While the damsel in distress makes appearances in many folk stories dating back to Antiquity and features in a few fairy tales, this passive heroine does not seem to make regular appearances until the Victorian era; the Middle Ages were idealized as a time of pre-industrial innocence and the Victorians projected their ideals of men and women onto their Medieval ancestors; the Industrial Revolution was in full swing and women, displaced from farms and entering the middle class, lost some autonomy over their lives and became more ornamental, more dependent on their husbands.
Damsels in distress are often shown tied to railroad tracks, to sawmill conveyor belts, or offered as sacrifice to a dragon (or King Kong) until her knight in shining armor arrives to save her in the nick of time.
Women of that time and place were in danger of abduction, especially if they were wealthy... but it was preferable to a loveless marriage. The average "knight in shining armor" was a mix of professional assassin and local rapist, so the damsel often arranged to be kidnapped by her preferred suitor or even do the abducting herself:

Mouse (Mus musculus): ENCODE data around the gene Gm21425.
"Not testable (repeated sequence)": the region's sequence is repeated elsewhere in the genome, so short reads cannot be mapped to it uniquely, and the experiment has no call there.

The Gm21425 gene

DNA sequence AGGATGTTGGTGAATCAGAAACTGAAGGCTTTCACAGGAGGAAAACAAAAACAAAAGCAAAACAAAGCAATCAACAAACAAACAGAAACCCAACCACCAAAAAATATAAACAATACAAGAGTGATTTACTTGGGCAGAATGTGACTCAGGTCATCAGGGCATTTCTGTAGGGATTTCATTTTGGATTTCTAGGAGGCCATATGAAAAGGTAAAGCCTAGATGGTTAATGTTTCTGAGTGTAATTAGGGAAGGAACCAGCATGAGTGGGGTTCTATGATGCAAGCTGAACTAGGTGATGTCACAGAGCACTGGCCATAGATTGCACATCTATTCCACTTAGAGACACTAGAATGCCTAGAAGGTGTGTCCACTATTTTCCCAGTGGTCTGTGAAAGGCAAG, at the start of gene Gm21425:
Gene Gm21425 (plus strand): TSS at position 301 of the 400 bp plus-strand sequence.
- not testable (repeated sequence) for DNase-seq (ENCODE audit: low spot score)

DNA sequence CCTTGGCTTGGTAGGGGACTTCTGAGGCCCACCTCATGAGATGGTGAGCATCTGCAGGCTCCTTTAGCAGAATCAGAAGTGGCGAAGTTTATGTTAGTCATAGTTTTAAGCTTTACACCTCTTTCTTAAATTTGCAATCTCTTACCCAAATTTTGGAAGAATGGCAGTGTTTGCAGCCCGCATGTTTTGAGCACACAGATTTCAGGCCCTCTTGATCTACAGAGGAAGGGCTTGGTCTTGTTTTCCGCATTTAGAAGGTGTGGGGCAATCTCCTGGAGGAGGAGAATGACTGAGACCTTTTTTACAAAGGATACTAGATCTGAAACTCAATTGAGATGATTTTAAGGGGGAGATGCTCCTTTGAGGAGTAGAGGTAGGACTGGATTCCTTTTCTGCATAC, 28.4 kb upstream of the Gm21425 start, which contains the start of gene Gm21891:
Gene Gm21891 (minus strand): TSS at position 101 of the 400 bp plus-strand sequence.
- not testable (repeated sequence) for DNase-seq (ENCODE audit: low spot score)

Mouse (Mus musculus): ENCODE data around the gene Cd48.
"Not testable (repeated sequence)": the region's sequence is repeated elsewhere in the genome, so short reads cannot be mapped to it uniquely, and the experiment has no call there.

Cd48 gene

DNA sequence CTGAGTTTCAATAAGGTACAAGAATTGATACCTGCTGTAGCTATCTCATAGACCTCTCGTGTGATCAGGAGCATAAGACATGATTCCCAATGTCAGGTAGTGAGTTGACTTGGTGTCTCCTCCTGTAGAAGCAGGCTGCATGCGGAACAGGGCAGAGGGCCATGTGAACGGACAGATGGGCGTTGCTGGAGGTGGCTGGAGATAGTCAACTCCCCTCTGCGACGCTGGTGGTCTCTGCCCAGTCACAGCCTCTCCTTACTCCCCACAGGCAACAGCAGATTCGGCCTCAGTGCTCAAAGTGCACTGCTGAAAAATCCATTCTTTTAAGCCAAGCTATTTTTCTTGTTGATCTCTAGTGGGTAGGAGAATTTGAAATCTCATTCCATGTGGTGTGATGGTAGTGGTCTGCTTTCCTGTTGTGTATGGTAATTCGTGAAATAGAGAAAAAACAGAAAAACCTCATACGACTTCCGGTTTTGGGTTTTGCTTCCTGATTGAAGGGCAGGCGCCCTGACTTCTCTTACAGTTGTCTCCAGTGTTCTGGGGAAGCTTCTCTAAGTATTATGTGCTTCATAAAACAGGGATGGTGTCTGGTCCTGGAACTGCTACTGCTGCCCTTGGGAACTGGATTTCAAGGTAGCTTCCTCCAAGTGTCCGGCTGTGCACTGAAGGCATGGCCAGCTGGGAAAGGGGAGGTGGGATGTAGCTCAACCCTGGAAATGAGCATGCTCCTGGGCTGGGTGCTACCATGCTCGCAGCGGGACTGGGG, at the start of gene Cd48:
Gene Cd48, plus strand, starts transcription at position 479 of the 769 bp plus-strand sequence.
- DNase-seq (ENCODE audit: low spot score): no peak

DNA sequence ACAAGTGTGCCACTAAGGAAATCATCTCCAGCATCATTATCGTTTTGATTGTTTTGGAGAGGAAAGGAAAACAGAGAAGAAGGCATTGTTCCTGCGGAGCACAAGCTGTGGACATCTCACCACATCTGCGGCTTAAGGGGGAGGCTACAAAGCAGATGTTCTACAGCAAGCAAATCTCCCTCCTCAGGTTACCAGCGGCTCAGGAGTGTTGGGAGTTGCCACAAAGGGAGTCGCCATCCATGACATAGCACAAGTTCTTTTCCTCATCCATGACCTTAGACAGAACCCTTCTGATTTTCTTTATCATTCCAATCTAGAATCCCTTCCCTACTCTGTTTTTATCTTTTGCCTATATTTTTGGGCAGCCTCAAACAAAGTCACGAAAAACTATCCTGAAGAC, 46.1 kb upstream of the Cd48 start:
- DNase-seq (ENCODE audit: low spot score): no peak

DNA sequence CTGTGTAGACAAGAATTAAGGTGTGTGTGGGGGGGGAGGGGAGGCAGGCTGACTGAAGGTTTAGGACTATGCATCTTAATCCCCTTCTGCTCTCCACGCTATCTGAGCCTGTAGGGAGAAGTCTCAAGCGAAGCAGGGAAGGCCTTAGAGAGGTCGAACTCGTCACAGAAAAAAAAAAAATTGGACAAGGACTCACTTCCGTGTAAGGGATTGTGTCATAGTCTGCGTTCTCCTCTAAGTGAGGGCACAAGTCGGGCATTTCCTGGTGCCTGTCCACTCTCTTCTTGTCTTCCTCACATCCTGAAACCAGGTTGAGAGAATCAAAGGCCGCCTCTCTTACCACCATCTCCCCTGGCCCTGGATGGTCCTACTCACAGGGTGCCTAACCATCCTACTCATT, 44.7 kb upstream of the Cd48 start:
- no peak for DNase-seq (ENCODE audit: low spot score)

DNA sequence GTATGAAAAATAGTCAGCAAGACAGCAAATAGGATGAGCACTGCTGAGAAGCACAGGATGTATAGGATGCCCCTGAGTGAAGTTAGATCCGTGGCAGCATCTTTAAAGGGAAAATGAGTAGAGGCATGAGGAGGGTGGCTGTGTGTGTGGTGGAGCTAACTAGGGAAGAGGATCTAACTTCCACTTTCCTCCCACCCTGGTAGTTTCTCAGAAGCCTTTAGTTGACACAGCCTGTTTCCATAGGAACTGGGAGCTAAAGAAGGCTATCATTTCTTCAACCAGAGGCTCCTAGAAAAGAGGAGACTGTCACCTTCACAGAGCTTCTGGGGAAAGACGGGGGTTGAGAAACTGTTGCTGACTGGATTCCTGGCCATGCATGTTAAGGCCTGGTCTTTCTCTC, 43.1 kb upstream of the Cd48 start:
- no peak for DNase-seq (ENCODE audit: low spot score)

Marjorie of Carrick (c. 1253-1292) was a countess in her own right, but was married young to an older husband who died in the Crusades in 1271; she was informed of this by her husband's handsome young companion, Robert de Brus. Marjorie, out hunting at the time and far from upset by the news, was so taken by his beauty that she took him back to her castle and held him captive until he agreed to marry her; she must have done something right, because they were married within days. The second of their eleven children was Robert the Bruce himself.
Person B: <SMACK> Bitch! Don't fall for that #$*^T! She's just pulling a "Damsel-in-distress!"